The goal of brain metastasis management is to achieve local and regional control as a means of preserving performance status and neurologic function and potentially improving overall survival.
—Ganesh Shankar, MD, PhD, and Daniel R. Cahill, MD, PhD
Pearls in Neuro-oncology is guest edited by Tracy Batchelor, MD, Director, Division of Neuro-Oncology, Massachusetts General Hospital Cancer Center, and Professor of Neurology, Harvard Medical School, Boston. The series is intended to provide the practicing oncologist with guidance in managing neuro-oncology issues that may present in their patients with cancer.
An increasing portion of patients with cancer are manifesting brain metastases, with a prevalence of up to 40% and an incidence of approximately 170,000 new cases per year in the United States. The goal for management of brain metastasis is to achieve control of symptoms and recurrence, both at existing sites of metastasis (local control) and through the prevention of new lesions (distal or regional control). This control can then contribute, in combination with systemic treatments, to improved neurologic function, performance status, and potentially overall survival.
The evidence-based treatment of brain metastasis in any individual patient will often incorporate surgical resection, stereotactic radiosurgery, and whole-brain radiation therapy over the course of the illness.1 Most importantly, treatments directed at brain metastases must be coordinated with treatments for systemic disease.
Here, we frame the key considerations for appropriately guiding therapeutic decisions for patients with brain metastases.
Decision-making about brain metastases requires knowledge of expected overall survival in a patient with metastatic cancer. Will this patient live long enough that control of metastatic disease in the brain will contribute to an improvement in overall outcome?
In historical studies, improved survival in patients with brain metastases was associated with age ≤ 65 years, Karnofsky performance status (KPS) ≥ 70, controlled systemic disease, and isolated brain relapse. A recently proposed Diagnosis-Specific Graded Prognostic Assessment from the Radiation Therapy Oncology Group has further accounted for the histology of the primary malignancy, which can more accurately predict the range of a single patient’s expected survival (Fig. 1).2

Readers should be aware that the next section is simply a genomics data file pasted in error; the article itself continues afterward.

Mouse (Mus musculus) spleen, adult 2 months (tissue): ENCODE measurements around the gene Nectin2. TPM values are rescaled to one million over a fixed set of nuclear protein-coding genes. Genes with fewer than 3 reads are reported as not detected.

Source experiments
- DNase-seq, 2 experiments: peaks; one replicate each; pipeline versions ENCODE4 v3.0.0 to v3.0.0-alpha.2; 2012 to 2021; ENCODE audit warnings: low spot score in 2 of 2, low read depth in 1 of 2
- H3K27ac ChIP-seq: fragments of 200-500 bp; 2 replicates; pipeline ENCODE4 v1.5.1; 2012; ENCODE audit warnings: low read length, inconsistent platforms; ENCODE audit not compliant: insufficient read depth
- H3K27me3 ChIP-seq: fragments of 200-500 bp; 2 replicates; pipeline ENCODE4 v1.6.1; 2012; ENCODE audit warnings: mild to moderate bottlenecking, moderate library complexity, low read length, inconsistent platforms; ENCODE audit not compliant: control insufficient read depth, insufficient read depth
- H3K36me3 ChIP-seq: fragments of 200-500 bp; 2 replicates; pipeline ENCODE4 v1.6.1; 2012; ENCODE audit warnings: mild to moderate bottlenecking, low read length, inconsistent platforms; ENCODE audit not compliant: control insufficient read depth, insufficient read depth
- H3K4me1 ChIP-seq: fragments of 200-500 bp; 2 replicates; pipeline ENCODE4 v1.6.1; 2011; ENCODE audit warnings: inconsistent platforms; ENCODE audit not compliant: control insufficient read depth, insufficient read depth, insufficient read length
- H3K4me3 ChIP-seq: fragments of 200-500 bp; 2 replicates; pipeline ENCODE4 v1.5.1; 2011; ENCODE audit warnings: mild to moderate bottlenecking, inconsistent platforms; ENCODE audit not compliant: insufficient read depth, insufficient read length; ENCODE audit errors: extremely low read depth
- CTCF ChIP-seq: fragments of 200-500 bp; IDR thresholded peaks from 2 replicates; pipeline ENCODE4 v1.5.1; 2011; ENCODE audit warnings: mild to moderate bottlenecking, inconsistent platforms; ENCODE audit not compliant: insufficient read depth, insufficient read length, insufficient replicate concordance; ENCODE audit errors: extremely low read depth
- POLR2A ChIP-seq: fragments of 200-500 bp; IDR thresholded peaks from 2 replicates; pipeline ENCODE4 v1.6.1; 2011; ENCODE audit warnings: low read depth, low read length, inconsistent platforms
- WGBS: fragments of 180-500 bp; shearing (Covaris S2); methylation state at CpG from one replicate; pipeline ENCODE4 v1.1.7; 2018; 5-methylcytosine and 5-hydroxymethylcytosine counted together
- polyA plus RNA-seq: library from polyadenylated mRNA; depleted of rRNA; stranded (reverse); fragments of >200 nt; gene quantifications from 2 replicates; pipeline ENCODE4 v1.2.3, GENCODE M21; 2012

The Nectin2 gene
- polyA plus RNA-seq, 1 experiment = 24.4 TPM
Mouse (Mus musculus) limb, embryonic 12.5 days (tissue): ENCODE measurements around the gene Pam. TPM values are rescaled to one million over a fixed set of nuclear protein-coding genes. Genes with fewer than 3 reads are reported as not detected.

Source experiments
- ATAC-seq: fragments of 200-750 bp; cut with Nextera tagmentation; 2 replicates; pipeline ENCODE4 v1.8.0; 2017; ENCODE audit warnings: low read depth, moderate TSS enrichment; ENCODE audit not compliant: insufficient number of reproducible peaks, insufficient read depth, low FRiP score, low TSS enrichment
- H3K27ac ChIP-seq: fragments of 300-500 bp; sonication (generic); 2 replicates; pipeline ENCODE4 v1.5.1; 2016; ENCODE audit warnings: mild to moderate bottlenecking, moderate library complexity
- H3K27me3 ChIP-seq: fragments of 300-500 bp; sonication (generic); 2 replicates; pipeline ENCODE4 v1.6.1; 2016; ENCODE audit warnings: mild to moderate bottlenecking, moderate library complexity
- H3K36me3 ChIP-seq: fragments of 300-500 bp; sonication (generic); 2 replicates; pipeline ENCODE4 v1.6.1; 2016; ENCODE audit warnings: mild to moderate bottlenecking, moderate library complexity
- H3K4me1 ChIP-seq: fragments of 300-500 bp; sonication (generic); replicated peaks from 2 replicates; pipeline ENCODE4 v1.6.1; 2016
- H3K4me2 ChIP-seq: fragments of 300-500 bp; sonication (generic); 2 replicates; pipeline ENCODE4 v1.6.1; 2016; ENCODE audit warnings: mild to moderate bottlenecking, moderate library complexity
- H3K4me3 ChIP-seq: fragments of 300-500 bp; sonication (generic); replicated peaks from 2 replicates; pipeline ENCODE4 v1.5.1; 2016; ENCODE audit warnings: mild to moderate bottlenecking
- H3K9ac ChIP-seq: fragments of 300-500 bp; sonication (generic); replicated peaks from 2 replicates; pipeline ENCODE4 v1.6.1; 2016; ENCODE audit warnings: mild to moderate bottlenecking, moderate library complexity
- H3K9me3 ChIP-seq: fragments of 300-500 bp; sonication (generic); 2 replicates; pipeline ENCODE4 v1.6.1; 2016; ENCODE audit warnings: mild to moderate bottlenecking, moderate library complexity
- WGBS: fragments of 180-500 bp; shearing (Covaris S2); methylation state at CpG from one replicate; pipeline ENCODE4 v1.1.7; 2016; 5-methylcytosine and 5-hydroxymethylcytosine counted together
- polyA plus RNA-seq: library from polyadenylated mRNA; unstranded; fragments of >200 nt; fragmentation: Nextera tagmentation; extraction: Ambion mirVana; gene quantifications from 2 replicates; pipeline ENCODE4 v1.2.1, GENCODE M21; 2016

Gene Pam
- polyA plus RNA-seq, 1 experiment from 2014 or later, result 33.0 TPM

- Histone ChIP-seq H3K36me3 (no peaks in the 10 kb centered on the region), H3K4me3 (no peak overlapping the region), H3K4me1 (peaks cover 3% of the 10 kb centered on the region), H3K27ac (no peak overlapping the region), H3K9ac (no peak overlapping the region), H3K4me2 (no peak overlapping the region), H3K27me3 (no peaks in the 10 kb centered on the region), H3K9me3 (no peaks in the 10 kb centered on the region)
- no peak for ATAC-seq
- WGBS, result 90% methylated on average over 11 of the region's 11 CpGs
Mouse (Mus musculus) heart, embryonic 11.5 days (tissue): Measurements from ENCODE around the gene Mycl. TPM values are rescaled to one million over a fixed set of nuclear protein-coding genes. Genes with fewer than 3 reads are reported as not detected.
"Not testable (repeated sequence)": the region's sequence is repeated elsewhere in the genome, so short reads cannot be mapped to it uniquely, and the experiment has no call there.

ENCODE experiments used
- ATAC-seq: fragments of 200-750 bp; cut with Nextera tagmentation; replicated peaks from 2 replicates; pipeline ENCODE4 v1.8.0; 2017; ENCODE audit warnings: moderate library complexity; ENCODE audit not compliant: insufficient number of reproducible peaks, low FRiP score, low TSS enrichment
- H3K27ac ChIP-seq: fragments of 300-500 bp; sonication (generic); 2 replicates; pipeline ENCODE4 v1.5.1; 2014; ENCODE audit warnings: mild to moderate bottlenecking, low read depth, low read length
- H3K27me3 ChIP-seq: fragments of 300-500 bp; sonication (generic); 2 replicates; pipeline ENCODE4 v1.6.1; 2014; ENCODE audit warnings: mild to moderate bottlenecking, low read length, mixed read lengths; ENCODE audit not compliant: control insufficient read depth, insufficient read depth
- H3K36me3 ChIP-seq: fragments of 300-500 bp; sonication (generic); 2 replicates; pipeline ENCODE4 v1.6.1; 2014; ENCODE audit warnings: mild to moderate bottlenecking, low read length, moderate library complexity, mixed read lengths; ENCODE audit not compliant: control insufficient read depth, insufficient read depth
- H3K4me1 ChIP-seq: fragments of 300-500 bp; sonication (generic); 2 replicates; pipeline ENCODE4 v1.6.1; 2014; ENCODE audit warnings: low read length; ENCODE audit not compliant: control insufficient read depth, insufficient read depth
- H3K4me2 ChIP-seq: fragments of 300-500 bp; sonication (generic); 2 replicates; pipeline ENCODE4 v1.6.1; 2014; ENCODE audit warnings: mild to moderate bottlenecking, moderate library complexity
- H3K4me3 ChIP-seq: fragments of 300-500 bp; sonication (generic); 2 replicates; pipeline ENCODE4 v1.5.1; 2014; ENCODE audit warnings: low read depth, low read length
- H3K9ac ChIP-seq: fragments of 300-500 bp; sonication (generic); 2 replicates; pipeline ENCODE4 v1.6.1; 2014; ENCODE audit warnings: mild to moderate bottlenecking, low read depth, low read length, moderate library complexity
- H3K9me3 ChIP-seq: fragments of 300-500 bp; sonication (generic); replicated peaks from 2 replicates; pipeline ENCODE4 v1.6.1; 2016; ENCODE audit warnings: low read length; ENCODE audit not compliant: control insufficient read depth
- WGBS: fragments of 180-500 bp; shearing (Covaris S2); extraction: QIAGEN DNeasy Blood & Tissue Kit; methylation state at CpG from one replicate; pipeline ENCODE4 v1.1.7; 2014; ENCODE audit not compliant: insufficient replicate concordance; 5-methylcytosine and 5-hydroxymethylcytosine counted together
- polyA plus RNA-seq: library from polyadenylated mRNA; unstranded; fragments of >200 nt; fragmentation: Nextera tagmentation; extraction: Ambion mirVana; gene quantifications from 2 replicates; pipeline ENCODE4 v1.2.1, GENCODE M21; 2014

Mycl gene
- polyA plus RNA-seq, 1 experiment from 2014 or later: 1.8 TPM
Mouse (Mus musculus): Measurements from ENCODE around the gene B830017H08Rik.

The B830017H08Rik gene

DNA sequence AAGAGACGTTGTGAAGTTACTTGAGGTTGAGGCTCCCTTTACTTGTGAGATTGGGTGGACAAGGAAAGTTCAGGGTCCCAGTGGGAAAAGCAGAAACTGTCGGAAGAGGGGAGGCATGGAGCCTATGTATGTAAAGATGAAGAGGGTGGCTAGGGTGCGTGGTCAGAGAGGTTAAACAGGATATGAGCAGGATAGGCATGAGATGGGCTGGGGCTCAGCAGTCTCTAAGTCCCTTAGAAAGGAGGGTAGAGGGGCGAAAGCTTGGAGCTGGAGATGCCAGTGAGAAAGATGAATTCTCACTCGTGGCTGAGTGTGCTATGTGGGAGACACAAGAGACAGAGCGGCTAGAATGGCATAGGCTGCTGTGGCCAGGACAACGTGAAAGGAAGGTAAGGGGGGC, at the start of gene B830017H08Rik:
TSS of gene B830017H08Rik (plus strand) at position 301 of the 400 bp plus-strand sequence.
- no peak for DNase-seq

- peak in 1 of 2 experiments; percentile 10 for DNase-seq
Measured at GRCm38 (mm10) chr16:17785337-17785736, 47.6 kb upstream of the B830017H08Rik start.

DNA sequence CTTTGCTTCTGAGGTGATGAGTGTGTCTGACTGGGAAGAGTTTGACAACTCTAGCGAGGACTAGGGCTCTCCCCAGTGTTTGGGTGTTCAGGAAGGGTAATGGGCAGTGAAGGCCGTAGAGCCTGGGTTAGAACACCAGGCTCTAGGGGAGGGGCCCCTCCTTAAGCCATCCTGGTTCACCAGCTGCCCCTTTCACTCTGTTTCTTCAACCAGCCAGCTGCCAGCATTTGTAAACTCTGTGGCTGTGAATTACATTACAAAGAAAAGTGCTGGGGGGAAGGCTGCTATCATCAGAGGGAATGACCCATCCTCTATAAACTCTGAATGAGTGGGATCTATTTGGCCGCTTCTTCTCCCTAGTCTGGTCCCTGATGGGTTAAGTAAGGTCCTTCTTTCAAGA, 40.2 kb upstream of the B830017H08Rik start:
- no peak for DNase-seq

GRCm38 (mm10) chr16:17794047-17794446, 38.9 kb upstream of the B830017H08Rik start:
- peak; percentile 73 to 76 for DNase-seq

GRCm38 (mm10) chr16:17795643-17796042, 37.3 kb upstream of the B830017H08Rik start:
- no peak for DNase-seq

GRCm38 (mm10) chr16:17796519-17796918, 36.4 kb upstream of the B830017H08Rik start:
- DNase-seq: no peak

Use of screening MRI in patients with cancer has yielded increased detection of small, asymptomatic brain metastases. These lesions are are often subcentimeter in size and are amenable to treatment by whole-brain irradiation or stereotactic radiosurgery (or both), on an outpatient basis. Traditionally radioresistant histologies such as melanoma, renal cell carcinoma, and sarcoma are associated with poor rates of local control when only whole-brain irradiation is administered.
Surgical resection is usually indicated in the local control of larger (> 3 cm in diameter) lesions causing mass effect, those resulting in significant surrounding edema, obstructive hydrocephalus, and especially for those in the posterior fossa. Clinical equipoise remains on the management of asymptomatic lesions between 1 cm and 3 cm, for which local control can be achieved by either surgery or stereotactic radiosurgery.
Two randomized controlled trials demonstrate survival benefit with surgical resection and whole-brain radiotherapy as compared with whole-brain radiotherapy alone for the management of a single brain metastasis in patients with good performance status. Level 2 evidence suggests that lesions larger than 3 cm or those resulting in mass effect may have improved outcomes with surgical resection rather than stereotactic radiosurgery. Taken together with the randomized controlled trial data for stereotactic radiosurgery of a single lesion (see below), there is strong evidence for a survival benefit from an initial strategy of focally directed therapy (surgery or stereotactic radiosurgery) for patients with a single brain metastasis and good performance status.
Available data are insufficient to guide management for patients with lower performance status (KPS < 70). This subgroup may have decreased overall survival secondary to systemic progression, and thus local control of asymptomatic brain lesions may not improve their overall outcome.